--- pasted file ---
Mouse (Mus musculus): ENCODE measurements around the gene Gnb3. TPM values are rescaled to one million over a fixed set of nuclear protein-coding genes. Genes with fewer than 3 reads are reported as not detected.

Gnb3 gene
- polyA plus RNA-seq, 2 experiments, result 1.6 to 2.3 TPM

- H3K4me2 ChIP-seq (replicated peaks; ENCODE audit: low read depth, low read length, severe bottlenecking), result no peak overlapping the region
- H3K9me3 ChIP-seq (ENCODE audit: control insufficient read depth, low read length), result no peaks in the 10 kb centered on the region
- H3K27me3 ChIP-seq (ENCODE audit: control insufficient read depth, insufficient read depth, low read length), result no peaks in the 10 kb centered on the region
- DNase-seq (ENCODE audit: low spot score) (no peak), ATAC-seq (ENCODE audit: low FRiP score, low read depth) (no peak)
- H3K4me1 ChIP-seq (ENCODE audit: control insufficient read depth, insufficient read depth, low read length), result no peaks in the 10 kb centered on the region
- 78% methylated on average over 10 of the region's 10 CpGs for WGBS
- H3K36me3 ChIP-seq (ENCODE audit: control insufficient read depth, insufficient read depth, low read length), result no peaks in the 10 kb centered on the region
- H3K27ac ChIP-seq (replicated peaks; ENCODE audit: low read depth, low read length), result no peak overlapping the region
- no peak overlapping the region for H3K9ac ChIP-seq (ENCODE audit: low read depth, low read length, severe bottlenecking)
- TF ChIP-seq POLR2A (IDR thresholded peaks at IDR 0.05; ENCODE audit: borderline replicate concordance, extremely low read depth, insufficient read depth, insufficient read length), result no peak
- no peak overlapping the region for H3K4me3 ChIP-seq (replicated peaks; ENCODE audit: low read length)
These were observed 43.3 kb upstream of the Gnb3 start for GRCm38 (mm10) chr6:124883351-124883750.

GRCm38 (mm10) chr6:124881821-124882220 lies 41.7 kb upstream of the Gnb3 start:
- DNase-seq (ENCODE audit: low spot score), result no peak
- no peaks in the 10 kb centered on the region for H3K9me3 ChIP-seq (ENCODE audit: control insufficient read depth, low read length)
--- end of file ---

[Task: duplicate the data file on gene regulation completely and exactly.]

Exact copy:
Mouse (Mus musculus): ENCODE measurements around the gene Gnb3. TPM values are rescaled to one million over a fixed set of nuclear protein-coding genes. Genes with fewer than 3 reads are reported as not detected.

Gnb3 gene
- polyA plus RNA-seq, 2 experiments, result 1.6 to 2.3 TPM

- H3K4me2 ChIP-seq (replicated peaks; ENCODE audit: low read depth, low read length, severe bottlenecking), result no peak overlapping the region
- H3K9me3 ChIP-seq (ENCODE audit: control insufficient read depth, low read length), result no peaks in the 10 kb centered on the region
- H3K27me3 ChIP-seq (ENCODE audit: control insufficient read depth, insufficient read depth, low read length), result no peaks in the 10 kb centered on the region
- DNase-seq (ENCODE audit: low spot score) (no peak), ATAC-seq (ENCODE audit: low FRiP score, low read depth) (no peak)
- H3K4me1 ChIP-seq (ENCODE audit: control insufficient read depth, insufficient read depth, low read length), result no peaks in the 10 kb centered on the region
- 78% methylated on average over 10 of the region's 10 CpGs for WGBS
- H3K36me3 ChIP-seq (ENCODE audit: control insufficient read depth, insufficient read depth, low read length), result no peaks in the 10 kb centered on the region
- H3K27ac ChIP-seq (replicated peaks; ENCODE audit: low read depth, low read length), result no peak overlapping the region
- no peak overlapping the region for H3K9ac ChIP-seq (ENCODE audit: low read depth, low read length, severe bottlenecking)
- TF ChIP-seq POLR2A (IDR thresholded peaks at IDR 0.05; ENCODE audit: borderline replicate concordance, extremely low read depth, insufficient read depth, insufficient read length), result no peak
- no peak overlapping the region for H3K4me3 ChIP-seq (replicated peaks; ENCODE audit: low read length)
These were observed 43.3 kb upstream of the Gnb3 start for GRCm38 (mm10) chr6:124883351-124883750.

GRCm38 (mm10) chr6:124881821-124882220 lies 41.7 kb upstream of the Gnb3 start:
- DNase-seq (ENCODE audit: low spot score), result no peak
- no peaks in the 10 kb centered on the region for H3K9me3 ChIP-seq (ENCODE audit: control insufficient read depth, low read length)